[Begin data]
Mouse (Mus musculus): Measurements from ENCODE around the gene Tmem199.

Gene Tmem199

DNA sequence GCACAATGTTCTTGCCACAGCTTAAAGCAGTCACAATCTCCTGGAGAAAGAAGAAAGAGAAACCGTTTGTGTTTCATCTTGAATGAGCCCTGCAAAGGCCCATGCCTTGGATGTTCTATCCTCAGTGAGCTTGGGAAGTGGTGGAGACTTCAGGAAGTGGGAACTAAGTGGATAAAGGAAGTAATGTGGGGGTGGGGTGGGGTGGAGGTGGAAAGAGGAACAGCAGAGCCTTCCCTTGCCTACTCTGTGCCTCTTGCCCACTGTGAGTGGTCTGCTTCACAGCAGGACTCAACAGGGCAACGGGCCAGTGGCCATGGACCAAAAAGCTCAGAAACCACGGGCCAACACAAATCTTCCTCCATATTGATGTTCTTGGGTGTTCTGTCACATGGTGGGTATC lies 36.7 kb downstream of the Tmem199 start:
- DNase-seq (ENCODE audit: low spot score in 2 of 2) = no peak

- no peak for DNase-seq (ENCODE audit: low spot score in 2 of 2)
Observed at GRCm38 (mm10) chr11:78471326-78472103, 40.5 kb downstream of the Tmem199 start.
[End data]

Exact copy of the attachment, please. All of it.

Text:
Mouse (Mus musculus): Measurements from ENCODE around the gene Tmem199.

Gene Tmem199

DNA sequence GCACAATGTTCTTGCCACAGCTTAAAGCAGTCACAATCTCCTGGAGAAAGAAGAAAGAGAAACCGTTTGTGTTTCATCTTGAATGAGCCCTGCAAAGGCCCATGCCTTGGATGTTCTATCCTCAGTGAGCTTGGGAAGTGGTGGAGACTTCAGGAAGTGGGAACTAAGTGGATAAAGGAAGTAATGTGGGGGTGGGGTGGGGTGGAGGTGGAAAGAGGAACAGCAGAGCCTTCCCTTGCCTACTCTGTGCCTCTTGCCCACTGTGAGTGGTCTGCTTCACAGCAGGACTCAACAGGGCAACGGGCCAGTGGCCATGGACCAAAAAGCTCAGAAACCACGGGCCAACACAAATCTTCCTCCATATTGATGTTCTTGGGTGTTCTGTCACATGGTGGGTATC lies 36.7 kb downstream of the Tmem199 start:
- DNase-seq (ENCODE audit: low spot score in 2 of 2) = no peak

- no peak for DNase-seq (ENCODE audit: low spot score in 2 of 2)
Observed at GRCm38 (mm10) chr11:78471326-78472103, 40.5 kb downstream of the Tmem199 start.